Short-term inhibition of p53 combined with keratinocyte growth factor improves thymic epithelial cell recovery and enhances T-cell reconstitution after murine bone marrow transplantation.
Kelly RM., Goren EM., Taylor PA., Mueller SN., Stefanski HE., Osborn MJ., Scott HS., Komarova EA., Gudkov AV., Holländer GA., Blazar BR.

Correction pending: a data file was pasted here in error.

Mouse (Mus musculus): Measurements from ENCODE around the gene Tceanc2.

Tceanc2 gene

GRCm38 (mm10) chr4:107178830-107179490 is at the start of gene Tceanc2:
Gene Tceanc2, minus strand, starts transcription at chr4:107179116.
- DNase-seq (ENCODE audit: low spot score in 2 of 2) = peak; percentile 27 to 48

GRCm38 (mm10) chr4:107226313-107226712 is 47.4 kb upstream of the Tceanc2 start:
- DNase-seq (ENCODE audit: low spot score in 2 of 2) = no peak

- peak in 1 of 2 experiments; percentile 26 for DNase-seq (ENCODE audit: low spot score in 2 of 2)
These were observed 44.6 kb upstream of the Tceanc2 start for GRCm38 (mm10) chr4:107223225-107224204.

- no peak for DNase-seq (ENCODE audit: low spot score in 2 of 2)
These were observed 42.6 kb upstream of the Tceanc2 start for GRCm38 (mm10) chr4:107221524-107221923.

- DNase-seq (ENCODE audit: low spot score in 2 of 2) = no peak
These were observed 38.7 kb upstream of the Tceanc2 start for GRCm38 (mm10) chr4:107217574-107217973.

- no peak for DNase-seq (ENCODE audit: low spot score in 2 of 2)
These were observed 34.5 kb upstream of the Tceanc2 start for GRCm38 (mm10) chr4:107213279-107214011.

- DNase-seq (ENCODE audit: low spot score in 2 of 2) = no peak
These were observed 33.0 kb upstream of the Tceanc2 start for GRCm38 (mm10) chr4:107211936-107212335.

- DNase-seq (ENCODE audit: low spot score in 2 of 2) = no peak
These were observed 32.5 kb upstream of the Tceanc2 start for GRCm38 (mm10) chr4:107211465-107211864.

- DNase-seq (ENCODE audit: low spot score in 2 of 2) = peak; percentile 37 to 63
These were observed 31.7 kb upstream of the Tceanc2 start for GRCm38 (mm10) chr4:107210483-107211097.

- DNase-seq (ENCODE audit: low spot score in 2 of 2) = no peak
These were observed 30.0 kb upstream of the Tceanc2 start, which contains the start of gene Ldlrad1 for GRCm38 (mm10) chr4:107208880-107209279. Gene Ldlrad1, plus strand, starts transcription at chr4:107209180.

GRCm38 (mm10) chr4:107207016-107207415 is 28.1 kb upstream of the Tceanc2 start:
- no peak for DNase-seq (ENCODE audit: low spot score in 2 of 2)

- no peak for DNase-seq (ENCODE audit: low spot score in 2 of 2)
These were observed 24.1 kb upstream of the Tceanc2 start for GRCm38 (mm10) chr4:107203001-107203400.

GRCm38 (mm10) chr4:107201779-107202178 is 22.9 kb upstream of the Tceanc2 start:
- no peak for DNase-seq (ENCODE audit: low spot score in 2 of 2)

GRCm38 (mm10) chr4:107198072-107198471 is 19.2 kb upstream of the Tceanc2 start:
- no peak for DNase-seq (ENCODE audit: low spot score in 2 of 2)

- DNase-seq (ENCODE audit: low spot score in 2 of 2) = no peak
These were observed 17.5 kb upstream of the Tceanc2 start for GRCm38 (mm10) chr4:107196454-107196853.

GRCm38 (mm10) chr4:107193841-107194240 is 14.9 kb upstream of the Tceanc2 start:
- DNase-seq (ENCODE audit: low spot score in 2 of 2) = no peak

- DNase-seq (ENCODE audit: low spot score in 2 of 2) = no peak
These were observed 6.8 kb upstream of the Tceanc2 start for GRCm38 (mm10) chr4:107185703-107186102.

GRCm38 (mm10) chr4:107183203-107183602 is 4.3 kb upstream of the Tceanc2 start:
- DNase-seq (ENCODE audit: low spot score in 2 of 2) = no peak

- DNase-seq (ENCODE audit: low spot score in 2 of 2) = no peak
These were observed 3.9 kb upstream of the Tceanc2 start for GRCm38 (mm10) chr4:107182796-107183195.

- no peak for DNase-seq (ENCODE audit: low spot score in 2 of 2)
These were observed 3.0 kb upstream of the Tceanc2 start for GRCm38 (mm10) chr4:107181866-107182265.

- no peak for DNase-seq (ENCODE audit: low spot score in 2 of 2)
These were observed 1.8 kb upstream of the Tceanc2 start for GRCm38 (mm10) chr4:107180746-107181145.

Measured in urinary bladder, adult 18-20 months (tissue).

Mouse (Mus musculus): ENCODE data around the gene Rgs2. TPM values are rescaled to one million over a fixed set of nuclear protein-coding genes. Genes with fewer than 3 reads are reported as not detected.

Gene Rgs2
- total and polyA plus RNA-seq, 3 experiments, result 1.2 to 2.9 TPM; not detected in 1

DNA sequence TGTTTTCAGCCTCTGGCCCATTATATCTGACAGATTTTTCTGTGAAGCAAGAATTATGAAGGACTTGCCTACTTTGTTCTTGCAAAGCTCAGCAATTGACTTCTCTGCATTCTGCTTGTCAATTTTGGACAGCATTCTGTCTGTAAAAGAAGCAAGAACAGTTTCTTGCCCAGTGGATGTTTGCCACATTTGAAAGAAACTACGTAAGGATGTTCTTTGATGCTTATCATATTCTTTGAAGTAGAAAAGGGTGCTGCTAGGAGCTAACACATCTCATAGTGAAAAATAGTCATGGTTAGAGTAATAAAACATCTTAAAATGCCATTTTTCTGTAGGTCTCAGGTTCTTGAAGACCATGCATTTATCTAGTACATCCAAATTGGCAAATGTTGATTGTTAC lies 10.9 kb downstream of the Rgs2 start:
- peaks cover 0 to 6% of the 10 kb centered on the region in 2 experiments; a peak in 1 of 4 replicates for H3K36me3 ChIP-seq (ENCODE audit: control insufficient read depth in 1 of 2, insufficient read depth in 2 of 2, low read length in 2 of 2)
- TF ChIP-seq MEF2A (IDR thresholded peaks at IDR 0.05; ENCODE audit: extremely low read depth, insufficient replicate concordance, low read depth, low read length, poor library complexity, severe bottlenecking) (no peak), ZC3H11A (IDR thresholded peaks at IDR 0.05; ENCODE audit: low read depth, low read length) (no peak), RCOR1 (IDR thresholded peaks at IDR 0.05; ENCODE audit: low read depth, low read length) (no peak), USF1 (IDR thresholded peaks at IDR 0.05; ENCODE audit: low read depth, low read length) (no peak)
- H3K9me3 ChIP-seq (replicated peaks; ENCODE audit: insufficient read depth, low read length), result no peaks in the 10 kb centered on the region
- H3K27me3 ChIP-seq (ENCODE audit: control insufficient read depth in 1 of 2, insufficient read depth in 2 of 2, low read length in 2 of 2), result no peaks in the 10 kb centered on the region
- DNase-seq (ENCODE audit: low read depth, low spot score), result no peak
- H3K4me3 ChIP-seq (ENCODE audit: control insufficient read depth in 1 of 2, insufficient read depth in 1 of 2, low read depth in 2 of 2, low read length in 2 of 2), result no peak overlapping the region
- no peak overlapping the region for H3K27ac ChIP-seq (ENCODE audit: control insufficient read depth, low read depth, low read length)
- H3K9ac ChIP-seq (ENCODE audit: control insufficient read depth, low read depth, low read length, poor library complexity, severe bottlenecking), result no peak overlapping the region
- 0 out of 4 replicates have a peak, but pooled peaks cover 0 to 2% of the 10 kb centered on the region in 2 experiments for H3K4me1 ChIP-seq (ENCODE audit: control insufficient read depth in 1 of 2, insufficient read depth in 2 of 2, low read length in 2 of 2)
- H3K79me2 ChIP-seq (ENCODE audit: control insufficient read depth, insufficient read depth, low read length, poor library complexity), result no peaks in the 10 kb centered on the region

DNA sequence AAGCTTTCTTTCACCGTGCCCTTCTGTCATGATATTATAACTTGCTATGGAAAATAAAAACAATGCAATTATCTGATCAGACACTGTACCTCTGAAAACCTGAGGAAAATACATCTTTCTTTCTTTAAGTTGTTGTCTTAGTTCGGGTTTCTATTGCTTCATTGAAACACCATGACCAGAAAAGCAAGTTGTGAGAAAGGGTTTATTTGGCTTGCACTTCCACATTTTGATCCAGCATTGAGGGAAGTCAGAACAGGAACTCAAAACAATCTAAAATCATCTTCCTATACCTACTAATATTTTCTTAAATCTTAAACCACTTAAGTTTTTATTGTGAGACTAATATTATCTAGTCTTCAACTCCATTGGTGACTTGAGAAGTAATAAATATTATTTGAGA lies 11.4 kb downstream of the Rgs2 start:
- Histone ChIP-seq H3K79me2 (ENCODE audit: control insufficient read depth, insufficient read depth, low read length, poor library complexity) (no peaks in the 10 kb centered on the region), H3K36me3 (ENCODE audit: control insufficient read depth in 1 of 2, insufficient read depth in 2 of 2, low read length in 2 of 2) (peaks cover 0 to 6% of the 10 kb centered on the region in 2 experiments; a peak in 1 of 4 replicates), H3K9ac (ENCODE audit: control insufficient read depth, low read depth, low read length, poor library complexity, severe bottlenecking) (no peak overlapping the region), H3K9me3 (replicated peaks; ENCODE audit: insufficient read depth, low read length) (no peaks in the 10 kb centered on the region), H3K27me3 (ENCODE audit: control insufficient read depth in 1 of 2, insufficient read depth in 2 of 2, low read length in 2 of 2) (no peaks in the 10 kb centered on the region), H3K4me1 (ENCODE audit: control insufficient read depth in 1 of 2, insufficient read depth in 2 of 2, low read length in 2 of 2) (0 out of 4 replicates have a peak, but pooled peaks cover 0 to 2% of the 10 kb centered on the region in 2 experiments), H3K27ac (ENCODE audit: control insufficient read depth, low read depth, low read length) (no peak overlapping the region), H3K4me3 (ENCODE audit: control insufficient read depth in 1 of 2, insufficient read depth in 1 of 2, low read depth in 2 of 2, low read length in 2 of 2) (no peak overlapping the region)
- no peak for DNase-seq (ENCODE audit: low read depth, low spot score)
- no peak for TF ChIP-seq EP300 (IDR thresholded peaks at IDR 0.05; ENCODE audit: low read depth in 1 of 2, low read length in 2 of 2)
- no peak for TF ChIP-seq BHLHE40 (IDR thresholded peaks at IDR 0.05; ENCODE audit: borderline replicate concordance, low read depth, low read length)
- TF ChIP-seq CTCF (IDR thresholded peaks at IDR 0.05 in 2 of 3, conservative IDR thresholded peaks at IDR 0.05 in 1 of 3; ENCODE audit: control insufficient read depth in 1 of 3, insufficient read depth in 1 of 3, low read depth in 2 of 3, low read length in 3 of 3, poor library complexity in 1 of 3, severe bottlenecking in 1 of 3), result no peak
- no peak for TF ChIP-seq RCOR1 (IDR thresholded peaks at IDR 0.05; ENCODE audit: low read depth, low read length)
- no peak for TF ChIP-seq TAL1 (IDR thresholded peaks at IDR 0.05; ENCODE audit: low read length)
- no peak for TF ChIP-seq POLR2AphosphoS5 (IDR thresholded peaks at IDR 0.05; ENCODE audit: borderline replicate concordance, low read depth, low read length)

Myeloablative conditioning before bone marrow transplantation (BMT) results in thymic epithelial cell (TEC) injury, T-cell immune deficiency, and susceptibility to opportunistic infections. Conditioning regimen-induced TEC damage directly contributes to slow thymopoietic recovery after BMT. Keratinocyte growth factor (KGF) is a TEC mitogen that stimulates proliferation and, when given before conditioning, reduces TEC injury. Some TEC subsets are refractory to KGF and functional T-cell responses are not fully restored in KGF-treated BM transplant recipients. Therefore, we investigated whether the addition of a pharmacologic inhibitor, PFT-beta, to transiently inhibit p53 during radiotherapy could spare TECs from radiation-induced damage in congenic and allogeneic BMTs. Combined before BMT KGF + PFT-beta administration additively restored numbers of cortical and medullary TECs and improved thymic function after BMT, resulting in higher numbers of donor-derived, naive peripheral CD4(+) and CD8(+) T cells. Radiation conditioning caused a loss of T-cell zone fibroblastic reticular cells (FRCs) and CCL21 expression in lymphoid stroma. KGF + PFT-beta treatment restored both FRC and CCL21 expression, findings that correlated with improved T-cell reconstitution and an enhanced immune response against Listeria monocytogenes infection. Thus, transient p53 inhibition combined with KGF represents a novel and potentially translatable approach to promote rapid and durable thymic and peripheral T-cell recovery after BMT.